WA cancer researchers to reap benefits of BHP Billiton cancer research equipment grant

Monday, 30 March 2015

WA cancer researchers now have access to cutting edge technology to investigate ways to improve radiation therapy treatment thanks to a $500,000 grant from BHP Billiton for cancer research equipment.

Cancer Council WA says the new X-RAD radiation platform – which is the first of its kind in Australia – will provide opportunities for high level collaboration amongst local cancer researchers from institutions including Telethon Kids Institute, Harry Perkins Institute of Medical Research, The University of Western Australia, Curtin University, Princess Margaret and Sir Charles Gardiner Hospitals.

The cutting edge instrument, to be located at the QEII medical precinct, will enable researchers to carry out pre-clinical studies to test new ways to deliver radiation therapy through its unique image-guided delivery of radiation that precisely targets tumours and is monitored in real-time.

Cancer Council WA President, Professor George Yeoh, said the radiation platform will create a unique opportunity for radiation oncologists in Australia to understand how radiation affects specific biological pathways involved in cancer, as well as to explore new treatment options and develop new collaborations across basic and clinical cancer disciplines.

He said the aim is to improve radiation therapy for some of the less common, but more serious cancers – such as brain tumours and bladder cancer – among other cancers.

“The impact of access to this technology cannot be underestimated.  Thanks to BHP Billiton’s investment, this equipment will connect researchers from diverse fields, from laboratory scientists, child and adult oncologists, to radiation oncologists and physicists, all with the goal of improving cancer outcomes,” Professor Yeoh said.

“Importantly, this application for the X-RAD radiation platform will build on existing collaborations and strengthen the WA teams in cancer research across Telethon Kids Institute, Perkins Institute, School of Medicine and Pharmacology (UWA), Princess Margaret Hospital and Sir Charles Gardiner Hospital.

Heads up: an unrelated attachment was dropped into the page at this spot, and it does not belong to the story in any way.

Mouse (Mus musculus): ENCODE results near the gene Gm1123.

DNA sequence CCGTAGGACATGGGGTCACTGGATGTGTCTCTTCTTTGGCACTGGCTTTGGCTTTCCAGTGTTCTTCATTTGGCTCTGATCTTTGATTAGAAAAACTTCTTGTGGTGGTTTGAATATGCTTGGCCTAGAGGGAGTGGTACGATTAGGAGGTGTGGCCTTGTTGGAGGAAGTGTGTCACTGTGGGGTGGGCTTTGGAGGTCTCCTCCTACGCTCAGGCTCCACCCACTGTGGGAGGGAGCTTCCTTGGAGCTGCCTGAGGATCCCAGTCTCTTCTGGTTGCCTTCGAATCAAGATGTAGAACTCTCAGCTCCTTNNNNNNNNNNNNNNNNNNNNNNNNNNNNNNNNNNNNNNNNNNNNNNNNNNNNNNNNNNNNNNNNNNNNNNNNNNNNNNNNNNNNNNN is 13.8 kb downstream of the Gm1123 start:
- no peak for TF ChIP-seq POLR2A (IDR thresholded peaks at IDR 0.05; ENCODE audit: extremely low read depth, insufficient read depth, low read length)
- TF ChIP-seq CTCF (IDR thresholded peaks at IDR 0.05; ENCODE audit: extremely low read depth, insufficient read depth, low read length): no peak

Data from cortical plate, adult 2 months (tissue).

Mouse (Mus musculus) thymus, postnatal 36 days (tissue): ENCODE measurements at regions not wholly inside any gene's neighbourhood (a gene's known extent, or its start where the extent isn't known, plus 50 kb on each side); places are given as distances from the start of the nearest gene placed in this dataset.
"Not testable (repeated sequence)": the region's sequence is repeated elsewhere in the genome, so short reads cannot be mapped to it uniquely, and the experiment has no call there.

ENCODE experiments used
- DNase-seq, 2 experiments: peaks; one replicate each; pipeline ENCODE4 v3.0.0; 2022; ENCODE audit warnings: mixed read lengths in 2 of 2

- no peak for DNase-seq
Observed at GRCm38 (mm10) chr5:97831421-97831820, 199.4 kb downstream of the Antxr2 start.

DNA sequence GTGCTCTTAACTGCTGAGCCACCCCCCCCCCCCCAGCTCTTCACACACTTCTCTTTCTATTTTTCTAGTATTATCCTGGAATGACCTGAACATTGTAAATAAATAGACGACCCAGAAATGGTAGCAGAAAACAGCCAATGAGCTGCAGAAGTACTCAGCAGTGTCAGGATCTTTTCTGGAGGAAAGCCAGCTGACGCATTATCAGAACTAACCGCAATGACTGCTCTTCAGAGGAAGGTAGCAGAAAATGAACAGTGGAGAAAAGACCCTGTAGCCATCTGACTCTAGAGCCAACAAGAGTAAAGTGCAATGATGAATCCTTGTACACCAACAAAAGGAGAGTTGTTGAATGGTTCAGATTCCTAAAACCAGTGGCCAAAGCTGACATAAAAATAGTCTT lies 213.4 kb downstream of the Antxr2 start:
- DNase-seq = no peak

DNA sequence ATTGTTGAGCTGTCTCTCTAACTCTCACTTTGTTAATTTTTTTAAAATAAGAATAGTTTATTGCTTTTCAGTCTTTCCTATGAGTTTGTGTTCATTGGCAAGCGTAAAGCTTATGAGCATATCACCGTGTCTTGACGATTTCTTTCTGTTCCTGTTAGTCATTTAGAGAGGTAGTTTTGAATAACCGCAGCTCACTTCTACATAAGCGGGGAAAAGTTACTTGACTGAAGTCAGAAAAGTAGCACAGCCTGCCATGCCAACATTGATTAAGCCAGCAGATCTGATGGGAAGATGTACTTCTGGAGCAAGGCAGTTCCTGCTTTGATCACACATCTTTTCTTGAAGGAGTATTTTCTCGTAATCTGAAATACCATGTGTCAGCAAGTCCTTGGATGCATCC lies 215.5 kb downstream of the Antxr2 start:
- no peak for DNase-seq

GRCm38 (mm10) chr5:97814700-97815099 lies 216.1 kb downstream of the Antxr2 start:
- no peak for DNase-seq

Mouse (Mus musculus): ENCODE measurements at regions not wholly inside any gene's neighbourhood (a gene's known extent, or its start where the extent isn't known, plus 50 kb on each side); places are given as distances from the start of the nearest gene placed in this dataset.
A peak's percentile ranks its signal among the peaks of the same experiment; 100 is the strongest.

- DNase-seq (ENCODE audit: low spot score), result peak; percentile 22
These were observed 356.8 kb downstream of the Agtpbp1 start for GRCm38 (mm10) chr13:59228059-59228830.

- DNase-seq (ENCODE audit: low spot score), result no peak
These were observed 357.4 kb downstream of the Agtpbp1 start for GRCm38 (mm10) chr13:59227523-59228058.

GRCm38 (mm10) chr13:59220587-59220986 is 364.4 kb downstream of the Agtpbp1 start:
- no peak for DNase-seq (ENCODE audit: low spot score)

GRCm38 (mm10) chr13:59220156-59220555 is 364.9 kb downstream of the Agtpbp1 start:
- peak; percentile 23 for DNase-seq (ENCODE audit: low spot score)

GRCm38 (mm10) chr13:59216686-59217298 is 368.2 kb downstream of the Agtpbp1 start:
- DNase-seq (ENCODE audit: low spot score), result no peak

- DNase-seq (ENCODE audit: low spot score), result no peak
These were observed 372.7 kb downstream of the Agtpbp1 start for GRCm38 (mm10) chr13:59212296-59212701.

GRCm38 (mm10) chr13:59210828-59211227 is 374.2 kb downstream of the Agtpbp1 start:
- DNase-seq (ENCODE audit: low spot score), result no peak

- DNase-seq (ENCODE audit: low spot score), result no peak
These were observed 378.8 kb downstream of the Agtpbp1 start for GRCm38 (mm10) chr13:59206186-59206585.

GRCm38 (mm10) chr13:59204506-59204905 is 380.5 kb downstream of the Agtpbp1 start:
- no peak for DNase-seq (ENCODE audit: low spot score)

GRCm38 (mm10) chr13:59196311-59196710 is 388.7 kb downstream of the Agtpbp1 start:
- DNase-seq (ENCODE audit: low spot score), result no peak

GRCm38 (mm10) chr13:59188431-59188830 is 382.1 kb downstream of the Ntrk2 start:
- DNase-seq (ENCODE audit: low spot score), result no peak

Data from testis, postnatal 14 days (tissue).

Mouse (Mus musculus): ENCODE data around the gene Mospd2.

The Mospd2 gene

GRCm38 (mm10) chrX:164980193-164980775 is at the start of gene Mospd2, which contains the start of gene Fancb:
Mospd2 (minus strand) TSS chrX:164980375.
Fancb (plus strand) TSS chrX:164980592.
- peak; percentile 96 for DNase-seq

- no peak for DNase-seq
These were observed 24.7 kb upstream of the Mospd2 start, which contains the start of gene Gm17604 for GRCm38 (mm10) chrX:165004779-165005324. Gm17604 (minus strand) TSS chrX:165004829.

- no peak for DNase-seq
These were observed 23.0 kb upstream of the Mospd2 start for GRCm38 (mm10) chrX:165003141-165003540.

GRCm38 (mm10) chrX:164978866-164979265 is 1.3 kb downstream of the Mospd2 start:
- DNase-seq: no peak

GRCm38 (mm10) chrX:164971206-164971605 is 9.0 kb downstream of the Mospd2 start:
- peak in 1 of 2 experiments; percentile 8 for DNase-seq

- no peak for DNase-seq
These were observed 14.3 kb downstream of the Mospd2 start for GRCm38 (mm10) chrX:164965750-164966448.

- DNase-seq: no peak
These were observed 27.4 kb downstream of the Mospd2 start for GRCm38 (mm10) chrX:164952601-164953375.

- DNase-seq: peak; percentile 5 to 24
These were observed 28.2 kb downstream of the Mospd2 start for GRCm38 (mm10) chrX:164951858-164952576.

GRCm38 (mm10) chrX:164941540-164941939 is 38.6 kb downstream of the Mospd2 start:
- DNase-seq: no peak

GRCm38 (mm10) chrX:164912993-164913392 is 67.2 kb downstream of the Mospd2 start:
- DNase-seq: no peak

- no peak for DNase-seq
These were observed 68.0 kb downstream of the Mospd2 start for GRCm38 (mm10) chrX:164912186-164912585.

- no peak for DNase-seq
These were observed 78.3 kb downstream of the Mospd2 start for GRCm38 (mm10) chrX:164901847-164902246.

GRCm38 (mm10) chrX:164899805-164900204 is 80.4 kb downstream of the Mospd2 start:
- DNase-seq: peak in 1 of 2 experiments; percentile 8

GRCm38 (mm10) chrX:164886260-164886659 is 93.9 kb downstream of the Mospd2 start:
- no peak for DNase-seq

“It will also support joint projects with existing national and international collaborators, and because of its unique capacity, it will attract these cancer researchers to work with investigators in WA,” he said.

While about 50% of cancer patients are eligible for radiation treatment, often combined with other therapies, undesirable side effects and failure to respond to treatment are common problems.

BHP Billiton Iron Ore Senior Manager, Community and Indigenous Affairs, Richard O’Connell, said the Company was proud to support cancer research in Western Australia.

“We are really pleased to help bring this piece of equipment to WA, and to be able to support researchers here and across the country to work together on ground-breaking cancer research,” he said.

“This important piece of equipment will have wide spread benefits for the community, including those in the regional communities in which we operate.”

Professor Yeoh said the X-RAD will add vital capacity to incorporate preclinical therapy with cancer imaging.

“This radiation platform is already used in other world-leading research centres, including the US National Cancer Institute, Dana Farber Cancer Institute and Netherlands Cancer Institute, so it will provide a quantum leap in the ability of cancer researchers in WA to develop new therapeutic approaches to cancer based around radiotherapy,” Professor Yeoh said.


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